Using underage kids in campaign ads? A cute way to humanize a candidate — or a creepy way to exploit your kids? As Justice Stewart said of pornography, “I know it when I see it.”
A few caveats: First, it is obviously fraught with danger for me to discuss someone’s family. But I would suggest that when they pay money to put their children on television, this sort of discussion — if done in a respectful manner — becomes fair game.
As a dad, my intention here is to critique the campaign and the candidates — not the children, themselves. (I am well aware that Harry Truman once threatened a critic who wrote a less than favorable review about his daughter’s singing.)
It’s also worth exploring this question: Why do candidates often feel the need to include their families in ads, in the first place? There are noble — and less noble — reasons. These spots can soften up a grumpy or aloof candidate, they can provide a testimony (from the folks who know him best!) about a candidate, and they can — if properly executed — cut through the clutter of ordinary campaign ads.
On the other hand, candidates have been known to furtively utilize these family spots in order to demonstrate a contrast with an opponent who has some sort of perceived deficiency — an opponent who is divorced, childless, or embroiled in some sort of sex scandal. Doing this can subtly send the a message about the other guy — without the candidate having to say it himself.
But while the motives are worth noting, I’m more interested in whether or not candidates can actually pull it off.
So let’s look at the two recent ads mentioned above.
The first one — put out by the campaign of Kentucky Senate candidate Matt Bevin — is quite well done.
“Mitch McConnell is telling a bunch of lies about my dad,” the commercial begins. But they somehow get away with it. Why? Well, they’re cute kids. And there is upbeat music. And it feels fun. And, once they score their political points, they move on.
Watch and tell me if you disagree:
Again, this one just seems to work. Maybe it’s a style thing. But style matters.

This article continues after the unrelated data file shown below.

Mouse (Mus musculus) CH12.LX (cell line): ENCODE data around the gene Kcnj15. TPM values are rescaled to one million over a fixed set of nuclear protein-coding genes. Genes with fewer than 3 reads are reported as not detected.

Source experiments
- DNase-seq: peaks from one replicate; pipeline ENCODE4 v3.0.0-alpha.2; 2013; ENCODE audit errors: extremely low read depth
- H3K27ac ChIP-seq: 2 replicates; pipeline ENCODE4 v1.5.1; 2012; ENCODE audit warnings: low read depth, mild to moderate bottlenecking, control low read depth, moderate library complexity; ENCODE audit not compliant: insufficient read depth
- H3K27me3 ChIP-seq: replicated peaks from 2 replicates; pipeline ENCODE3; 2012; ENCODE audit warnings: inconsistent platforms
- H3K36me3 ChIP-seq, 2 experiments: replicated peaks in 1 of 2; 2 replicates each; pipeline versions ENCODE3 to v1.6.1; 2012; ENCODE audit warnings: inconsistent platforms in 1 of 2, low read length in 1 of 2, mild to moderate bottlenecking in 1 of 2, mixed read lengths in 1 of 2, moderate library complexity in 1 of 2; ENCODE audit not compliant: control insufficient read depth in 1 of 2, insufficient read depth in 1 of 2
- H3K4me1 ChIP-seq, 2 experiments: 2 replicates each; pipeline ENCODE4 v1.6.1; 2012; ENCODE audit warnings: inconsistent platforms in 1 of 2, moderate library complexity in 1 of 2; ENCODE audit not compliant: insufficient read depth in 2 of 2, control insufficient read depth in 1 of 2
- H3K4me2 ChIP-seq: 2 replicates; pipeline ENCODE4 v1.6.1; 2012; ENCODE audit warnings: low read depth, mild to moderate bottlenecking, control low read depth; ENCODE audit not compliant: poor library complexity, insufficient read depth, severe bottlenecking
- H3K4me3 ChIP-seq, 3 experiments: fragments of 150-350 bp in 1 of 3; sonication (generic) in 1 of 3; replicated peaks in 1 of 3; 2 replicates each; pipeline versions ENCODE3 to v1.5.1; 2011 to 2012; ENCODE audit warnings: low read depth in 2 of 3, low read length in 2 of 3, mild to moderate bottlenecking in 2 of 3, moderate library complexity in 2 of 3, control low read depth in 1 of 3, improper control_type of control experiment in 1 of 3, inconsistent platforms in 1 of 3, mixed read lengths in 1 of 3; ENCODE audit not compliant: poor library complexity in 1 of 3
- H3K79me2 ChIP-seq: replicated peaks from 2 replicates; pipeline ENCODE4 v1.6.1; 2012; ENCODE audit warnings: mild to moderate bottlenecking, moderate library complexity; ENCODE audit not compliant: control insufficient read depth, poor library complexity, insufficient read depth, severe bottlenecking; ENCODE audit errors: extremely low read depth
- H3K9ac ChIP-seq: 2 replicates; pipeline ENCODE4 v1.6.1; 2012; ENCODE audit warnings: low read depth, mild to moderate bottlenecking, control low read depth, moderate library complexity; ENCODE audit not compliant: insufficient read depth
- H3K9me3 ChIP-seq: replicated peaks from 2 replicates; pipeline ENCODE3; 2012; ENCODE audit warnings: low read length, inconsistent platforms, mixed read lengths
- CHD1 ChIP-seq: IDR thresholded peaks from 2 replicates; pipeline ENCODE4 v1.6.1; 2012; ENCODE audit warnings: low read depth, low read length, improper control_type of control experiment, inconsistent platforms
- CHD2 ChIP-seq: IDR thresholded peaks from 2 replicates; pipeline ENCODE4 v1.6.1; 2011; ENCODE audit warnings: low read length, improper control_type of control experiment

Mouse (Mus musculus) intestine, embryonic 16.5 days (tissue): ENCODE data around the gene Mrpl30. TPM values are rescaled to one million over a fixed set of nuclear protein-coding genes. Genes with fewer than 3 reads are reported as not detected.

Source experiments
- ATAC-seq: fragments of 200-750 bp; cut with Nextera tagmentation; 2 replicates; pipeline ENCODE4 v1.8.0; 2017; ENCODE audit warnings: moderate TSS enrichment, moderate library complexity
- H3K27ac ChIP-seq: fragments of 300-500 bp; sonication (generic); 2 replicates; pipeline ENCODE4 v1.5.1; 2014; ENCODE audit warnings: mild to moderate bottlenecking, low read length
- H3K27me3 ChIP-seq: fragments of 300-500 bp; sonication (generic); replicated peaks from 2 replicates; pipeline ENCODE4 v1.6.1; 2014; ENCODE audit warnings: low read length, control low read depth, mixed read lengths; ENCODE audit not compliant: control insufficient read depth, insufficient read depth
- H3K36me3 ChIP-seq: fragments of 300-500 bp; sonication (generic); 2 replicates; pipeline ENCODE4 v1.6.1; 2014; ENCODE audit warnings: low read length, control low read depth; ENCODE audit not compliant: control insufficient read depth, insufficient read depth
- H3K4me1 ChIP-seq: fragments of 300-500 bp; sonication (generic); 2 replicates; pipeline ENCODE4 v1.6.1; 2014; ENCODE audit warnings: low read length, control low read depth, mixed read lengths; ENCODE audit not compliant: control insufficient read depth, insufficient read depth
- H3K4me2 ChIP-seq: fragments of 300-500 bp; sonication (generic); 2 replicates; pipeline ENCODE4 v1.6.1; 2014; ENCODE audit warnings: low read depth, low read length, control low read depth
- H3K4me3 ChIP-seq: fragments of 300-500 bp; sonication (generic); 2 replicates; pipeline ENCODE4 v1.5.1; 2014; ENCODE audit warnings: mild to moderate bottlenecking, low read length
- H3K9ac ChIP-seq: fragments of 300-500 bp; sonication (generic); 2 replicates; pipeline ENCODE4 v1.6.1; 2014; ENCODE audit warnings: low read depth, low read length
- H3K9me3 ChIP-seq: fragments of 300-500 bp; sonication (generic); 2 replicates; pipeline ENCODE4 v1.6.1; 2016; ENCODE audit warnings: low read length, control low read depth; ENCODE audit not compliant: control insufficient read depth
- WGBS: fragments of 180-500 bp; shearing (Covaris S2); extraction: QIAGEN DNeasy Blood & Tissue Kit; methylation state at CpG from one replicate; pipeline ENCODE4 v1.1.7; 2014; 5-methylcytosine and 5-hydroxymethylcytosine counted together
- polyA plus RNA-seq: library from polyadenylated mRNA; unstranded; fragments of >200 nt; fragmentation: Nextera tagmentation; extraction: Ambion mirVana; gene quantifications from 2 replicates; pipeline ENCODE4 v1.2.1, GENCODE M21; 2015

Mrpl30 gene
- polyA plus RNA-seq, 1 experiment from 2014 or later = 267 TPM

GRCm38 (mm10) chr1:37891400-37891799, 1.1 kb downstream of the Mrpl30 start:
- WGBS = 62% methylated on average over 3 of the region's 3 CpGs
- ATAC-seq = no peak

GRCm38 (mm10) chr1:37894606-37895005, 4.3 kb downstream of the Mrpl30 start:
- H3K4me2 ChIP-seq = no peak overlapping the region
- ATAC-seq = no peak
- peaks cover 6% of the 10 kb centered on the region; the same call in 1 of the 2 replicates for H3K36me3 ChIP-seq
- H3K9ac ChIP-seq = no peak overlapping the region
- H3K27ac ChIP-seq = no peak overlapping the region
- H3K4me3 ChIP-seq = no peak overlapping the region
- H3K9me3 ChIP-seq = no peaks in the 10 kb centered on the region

Now, let’s look at a more recent ad that, frankly, I think is a disaster. Maybe it’s just me?
Take a look, and let me know what you think:
I’m trying to figure out what I don’t like about this ad (there are so many things), but the bottom line is that it feels inauthentic. I mean, why would kids this age be so interested in ObamaCare?
The line, “He despises it,” feels especially coached (Sasse has been accused of previously supporting the law, I suppose it’s important to reiterate that he hates ObamaCare.) And calling their dad an “outsider” also feels like they are intentionally hitting some propagandistic message points that poll well.
Both these things got my “Spidey sense” tingling.
I’m left pondering a few things: Why are these kids so interested in health care policy (is this like Jimmy Carter getting foreign policy advice from his daughter)? — where’s mom? — why is it so dark? — and why is the music so damn depressing?
(Okay, the part at the end where the little girl says she wants a horse is cute! That saves it from being a total disaster.)
Ultimately, it seems that using your underage children in campaign ads is just as fraught with danger as writing about someone else’s kids being used in them. If you’re going to do it, you’ve got to do it right, and that’s easier said than done.
The problem is that candidates in, in the maelstrom of political war, they lose touch with reality — they cease to be good arbiters of what works and what doesn’t.
And once you get into this business of using family in ads, there is a fine line between cute and creepy; you never want to be on the wrong side of that line.